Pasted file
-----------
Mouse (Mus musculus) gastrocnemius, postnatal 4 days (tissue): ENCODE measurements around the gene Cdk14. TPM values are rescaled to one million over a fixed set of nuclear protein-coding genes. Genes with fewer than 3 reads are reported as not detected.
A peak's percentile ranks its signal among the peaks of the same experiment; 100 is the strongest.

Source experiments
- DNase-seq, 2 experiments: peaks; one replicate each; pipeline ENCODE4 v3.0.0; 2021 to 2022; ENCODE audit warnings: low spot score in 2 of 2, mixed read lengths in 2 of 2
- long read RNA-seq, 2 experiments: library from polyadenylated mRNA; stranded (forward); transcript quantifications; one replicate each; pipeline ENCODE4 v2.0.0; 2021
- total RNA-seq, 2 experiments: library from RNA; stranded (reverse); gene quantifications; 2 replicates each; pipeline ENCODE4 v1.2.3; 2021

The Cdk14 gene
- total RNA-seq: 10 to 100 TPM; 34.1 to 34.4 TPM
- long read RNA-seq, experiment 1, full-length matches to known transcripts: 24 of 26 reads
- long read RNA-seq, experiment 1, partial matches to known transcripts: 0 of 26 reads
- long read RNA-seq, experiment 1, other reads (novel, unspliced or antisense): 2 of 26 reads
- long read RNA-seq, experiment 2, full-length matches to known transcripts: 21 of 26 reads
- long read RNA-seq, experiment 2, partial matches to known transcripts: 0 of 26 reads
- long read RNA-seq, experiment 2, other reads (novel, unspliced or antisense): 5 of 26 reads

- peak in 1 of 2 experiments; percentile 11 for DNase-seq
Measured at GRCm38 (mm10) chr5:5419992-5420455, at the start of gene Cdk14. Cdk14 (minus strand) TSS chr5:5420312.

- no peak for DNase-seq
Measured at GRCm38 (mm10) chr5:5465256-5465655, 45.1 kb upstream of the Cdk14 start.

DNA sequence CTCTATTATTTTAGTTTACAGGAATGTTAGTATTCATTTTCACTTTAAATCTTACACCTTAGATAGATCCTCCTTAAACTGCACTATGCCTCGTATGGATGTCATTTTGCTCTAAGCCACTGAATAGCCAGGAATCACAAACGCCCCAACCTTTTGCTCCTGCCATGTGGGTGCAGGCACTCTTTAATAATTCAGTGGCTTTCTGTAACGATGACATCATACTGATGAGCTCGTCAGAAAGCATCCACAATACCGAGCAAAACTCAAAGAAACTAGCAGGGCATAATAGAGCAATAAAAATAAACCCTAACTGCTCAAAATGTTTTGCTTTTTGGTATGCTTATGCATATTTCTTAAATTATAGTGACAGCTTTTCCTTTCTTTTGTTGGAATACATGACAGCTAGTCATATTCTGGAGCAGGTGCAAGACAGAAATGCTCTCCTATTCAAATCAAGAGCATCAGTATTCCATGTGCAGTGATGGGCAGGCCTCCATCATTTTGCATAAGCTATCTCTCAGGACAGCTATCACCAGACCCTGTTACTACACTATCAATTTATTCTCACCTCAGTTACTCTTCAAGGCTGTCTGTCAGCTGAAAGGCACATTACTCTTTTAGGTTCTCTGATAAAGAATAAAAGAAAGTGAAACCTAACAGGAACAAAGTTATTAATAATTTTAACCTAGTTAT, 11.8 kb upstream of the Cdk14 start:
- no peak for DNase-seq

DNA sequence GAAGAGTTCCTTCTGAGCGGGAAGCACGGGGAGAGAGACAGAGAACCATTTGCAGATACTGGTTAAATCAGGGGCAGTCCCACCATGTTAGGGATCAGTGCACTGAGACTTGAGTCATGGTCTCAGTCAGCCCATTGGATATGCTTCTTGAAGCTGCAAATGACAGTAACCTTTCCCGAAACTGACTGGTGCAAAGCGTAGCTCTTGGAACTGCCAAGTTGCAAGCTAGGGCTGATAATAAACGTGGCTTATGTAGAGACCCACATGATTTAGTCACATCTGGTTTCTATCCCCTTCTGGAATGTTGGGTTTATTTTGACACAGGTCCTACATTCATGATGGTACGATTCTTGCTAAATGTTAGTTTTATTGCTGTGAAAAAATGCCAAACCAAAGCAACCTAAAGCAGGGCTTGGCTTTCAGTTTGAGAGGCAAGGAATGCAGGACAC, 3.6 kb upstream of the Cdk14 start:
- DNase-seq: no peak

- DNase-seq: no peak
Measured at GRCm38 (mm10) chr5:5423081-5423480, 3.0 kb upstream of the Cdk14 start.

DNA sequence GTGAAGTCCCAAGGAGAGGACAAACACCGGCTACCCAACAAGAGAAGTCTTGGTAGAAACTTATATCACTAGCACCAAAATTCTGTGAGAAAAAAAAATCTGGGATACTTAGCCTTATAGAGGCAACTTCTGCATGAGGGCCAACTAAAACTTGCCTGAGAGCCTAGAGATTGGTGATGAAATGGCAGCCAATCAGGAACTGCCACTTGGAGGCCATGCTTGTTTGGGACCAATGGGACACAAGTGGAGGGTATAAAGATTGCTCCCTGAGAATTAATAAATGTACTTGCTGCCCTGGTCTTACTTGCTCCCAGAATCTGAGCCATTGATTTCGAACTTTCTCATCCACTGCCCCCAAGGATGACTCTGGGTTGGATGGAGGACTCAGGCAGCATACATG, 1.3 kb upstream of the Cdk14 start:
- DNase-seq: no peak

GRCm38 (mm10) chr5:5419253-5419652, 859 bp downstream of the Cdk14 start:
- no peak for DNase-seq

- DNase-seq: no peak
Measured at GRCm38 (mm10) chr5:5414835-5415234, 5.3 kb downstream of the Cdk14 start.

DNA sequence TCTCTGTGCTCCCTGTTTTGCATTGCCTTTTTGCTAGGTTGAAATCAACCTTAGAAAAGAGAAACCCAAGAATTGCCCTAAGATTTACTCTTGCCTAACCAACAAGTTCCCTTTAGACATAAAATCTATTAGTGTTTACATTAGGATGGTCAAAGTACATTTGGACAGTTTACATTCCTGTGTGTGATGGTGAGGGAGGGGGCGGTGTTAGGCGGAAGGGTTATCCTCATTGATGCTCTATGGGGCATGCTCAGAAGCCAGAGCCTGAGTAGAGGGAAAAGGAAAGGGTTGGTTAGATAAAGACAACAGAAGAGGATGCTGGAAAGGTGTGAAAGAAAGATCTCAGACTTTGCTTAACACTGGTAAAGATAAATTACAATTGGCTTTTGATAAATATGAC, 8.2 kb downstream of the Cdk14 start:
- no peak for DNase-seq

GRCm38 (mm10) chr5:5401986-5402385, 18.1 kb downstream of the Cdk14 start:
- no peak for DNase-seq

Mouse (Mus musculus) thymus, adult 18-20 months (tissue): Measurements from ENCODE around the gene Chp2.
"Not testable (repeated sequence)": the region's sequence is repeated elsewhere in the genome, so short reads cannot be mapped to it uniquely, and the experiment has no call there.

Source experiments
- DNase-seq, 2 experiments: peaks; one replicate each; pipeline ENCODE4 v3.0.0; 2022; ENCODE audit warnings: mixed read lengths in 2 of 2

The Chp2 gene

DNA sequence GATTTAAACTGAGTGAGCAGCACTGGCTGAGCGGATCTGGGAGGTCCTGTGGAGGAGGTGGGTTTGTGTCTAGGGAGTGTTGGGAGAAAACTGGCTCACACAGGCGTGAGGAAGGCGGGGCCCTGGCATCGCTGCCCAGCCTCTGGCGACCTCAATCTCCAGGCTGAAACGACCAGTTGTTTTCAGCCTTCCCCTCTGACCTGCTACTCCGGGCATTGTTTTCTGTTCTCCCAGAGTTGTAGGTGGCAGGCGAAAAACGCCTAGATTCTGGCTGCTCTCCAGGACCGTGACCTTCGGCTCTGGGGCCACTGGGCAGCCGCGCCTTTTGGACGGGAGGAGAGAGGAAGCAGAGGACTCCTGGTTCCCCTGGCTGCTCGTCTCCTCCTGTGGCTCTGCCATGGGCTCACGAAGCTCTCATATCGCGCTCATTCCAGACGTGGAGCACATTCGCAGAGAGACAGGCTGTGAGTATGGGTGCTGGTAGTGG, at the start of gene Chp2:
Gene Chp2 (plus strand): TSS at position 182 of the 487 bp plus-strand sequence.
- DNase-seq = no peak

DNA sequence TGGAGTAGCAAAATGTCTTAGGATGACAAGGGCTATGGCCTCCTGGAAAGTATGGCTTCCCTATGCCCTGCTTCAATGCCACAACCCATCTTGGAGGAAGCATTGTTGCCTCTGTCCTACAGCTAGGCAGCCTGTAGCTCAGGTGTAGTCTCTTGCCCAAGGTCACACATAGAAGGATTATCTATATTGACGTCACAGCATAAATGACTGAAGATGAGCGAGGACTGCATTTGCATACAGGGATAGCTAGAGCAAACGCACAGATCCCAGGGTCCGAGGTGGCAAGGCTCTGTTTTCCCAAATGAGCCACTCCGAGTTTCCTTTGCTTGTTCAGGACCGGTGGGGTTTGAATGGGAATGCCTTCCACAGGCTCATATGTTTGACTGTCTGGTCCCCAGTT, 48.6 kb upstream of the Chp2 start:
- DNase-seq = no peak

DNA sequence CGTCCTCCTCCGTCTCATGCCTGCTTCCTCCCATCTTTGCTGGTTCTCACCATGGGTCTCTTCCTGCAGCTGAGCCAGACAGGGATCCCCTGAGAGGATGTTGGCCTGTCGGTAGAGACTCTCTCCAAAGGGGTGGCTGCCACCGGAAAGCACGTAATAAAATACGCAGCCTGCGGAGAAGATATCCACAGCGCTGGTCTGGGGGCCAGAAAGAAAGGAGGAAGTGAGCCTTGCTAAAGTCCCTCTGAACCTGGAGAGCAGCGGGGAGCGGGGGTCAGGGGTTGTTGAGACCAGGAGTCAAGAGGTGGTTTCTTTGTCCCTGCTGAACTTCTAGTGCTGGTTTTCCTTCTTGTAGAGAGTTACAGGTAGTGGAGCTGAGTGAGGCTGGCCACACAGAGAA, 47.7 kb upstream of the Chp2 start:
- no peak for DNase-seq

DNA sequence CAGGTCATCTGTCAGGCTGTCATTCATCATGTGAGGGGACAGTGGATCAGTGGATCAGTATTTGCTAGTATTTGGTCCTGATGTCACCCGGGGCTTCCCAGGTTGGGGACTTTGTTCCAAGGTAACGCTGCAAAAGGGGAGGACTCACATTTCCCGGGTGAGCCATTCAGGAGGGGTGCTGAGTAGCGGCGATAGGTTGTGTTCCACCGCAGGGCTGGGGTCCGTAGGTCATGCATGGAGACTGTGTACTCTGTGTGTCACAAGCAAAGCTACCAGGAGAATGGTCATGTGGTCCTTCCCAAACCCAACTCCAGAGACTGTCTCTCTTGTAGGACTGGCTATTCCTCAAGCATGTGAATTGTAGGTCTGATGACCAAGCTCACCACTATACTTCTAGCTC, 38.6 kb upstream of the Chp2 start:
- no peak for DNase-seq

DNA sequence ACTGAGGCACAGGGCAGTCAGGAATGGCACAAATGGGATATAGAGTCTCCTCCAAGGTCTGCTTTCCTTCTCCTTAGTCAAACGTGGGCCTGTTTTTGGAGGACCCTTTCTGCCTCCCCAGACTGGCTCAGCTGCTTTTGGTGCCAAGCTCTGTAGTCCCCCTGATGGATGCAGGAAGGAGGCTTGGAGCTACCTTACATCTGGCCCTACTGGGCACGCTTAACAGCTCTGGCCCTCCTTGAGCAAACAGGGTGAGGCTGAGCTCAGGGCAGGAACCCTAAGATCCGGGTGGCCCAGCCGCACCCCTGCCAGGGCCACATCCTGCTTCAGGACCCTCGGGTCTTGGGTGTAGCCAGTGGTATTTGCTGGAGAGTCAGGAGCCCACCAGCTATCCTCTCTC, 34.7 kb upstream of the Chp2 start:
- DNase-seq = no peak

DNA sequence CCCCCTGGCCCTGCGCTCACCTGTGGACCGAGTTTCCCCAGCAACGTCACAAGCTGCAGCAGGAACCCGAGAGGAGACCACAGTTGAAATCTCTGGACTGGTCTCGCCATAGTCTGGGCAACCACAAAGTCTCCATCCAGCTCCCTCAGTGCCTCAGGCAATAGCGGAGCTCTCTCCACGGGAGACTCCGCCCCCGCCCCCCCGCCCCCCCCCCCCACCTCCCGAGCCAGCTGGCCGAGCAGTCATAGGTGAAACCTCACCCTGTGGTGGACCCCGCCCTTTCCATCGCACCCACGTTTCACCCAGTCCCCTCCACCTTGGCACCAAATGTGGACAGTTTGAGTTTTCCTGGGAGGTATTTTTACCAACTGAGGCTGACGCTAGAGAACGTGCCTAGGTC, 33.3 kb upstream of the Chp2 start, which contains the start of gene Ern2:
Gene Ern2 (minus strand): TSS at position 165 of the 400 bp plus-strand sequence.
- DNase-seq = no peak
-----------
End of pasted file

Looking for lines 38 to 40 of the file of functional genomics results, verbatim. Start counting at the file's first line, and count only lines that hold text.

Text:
- DNase-seq, 2 experiments: peaks; one replicate each; pipeline ENCODE4 v3.0.0; 2022; ENCODE audit warnings: mixed read lengths in 2 of 2

The Chp2 gene

DNA sequence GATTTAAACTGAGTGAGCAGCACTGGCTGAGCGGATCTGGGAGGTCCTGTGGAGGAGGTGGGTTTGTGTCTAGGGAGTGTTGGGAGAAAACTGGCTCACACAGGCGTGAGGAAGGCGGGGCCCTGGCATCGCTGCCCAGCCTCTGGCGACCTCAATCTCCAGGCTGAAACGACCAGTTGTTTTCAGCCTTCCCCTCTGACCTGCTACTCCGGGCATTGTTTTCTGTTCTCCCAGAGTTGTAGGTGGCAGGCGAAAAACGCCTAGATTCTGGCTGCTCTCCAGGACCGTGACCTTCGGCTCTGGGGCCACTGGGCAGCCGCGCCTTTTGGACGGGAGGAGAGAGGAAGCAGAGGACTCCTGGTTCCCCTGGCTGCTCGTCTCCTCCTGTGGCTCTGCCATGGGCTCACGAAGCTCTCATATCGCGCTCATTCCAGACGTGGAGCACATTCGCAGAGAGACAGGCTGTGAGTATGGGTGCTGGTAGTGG, at the start of gene Chp2: